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Cereal Chem. 71:139-144   |  VIEW ARTICLE

Studies on a Raw-Starch Digesting Enzyme. I. Comparison to Fungal and Bacterial Enzymes and an Emulsifier in White Pan Bread.

T.-T. Valjakka, J. G. Ponte, Jr., and K. Kulp. Copyright 1994 by the American Association of Cereal Chemists, Inc.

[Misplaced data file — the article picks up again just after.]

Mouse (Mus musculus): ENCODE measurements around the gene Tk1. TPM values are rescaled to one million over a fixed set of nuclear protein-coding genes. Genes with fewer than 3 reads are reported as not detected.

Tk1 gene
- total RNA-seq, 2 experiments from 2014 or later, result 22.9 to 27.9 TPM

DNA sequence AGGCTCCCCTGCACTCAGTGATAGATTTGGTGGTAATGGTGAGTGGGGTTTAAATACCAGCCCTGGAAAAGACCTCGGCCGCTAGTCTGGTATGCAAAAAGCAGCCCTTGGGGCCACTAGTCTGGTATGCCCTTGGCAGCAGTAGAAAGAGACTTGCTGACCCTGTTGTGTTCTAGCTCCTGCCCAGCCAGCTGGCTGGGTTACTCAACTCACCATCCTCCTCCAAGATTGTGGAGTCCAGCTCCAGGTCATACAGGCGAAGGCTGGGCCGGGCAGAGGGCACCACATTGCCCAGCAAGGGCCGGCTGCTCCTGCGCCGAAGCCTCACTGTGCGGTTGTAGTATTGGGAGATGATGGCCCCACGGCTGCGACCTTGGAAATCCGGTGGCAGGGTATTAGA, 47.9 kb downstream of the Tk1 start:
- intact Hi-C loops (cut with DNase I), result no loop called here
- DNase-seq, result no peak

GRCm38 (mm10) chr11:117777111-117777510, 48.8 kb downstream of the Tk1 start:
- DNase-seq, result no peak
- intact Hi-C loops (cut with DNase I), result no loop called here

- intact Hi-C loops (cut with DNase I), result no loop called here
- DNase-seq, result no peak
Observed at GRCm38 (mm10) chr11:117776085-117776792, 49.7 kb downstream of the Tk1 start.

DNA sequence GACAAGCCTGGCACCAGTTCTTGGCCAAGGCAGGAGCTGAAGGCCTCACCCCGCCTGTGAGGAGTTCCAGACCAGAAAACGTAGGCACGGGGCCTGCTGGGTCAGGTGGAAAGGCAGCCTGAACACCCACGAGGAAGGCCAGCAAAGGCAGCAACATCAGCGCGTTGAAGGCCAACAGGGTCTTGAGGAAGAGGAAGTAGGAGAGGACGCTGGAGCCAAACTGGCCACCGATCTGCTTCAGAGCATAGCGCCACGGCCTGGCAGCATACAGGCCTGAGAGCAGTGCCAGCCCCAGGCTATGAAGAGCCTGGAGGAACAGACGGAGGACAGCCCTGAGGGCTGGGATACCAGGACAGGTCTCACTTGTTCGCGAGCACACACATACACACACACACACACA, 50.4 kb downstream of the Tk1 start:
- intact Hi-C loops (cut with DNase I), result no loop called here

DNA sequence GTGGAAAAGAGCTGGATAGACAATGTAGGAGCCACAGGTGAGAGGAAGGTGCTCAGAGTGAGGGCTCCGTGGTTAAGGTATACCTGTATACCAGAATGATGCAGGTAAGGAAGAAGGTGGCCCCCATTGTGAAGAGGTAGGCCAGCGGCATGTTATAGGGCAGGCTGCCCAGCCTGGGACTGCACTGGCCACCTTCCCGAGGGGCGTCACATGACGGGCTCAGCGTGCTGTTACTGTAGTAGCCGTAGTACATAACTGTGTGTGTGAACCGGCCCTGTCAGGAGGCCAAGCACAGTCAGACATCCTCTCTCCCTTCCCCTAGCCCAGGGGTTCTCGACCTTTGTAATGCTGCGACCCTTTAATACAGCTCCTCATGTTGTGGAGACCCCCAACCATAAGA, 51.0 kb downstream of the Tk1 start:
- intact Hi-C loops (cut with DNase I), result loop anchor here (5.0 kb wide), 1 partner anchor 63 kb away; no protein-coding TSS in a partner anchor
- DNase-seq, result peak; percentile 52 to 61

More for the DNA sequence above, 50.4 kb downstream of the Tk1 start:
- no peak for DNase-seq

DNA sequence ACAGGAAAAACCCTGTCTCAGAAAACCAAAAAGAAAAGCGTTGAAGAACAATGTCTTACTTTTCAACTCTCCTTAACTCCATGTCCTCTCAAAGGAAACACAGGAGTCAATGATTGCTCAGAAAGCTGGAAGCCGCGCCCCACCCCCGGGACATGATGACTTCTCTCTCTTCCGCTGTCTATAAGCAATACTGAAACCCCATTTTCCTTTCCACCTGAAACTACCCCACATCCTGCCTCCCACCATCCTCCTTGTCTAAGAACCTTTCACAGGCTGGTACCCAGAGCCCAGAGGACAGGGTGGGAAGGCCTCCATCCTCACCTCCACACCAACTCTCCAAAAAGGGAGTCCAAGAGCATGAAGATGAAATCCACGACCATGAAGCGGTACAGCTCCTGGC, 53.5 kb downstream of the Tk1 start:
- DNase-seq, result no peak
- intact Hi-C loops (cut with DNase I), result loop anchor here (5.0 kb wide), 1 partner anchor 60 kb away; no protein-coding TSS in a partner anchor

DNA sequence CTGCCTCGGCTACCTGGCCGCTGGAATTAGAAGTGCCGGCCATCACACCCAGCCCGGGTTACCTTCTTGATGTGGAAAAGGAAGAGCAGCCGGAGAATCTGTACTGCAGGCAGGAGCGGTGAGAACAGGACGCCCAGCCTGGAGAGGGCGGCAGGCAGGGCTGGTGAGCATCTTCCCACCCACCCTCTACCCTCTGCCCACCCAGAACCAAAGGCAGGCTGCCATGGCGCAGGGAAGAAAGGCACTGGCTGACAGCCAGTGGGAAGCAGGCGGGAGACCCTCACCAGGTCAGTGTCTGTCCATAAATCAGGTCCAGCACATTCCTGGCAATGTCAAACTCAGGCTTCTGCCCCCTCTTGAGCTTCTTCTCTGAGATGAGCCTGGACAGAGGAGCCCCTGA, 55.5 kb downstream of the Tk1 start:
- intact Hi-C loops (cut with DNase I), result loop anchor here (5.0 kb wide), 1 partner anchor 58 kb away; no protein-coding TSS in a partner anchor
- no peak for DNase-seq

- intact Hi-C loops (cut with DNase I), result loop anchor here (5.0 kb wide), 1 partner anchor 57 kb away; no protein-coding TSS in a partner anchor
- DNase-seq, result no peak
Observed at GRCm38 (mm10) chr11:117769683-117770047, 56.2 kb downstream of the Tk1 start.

The effects of a raw-starch digesting enzyme (RSDE) in white pan bread were compared to those of commercial fungal and bacterial enzymes and an emulsifier (monoglyceride). The bacterial enzyme reduced the firming rate of bread, whereas the fungal enzyme and the RSDE decreased the initial bread firmness but did not affect the rate of firming. The emulsifier decreased both the initial firmness and the rate of bread firming. The RSDE increased bread crust color significantly, which in turn decreased the bread score. Furthermore, with higher levels of RSDE, key-holing (weakening of bread side- walls) occurred occasionally. With the combination of an enzyme and an emulsifier, bread was less firm than bread in which these additives were used separately, but none of the tested enzymes nor the emulsifier had synergistic interaction on bread firmness in white pan bread.  

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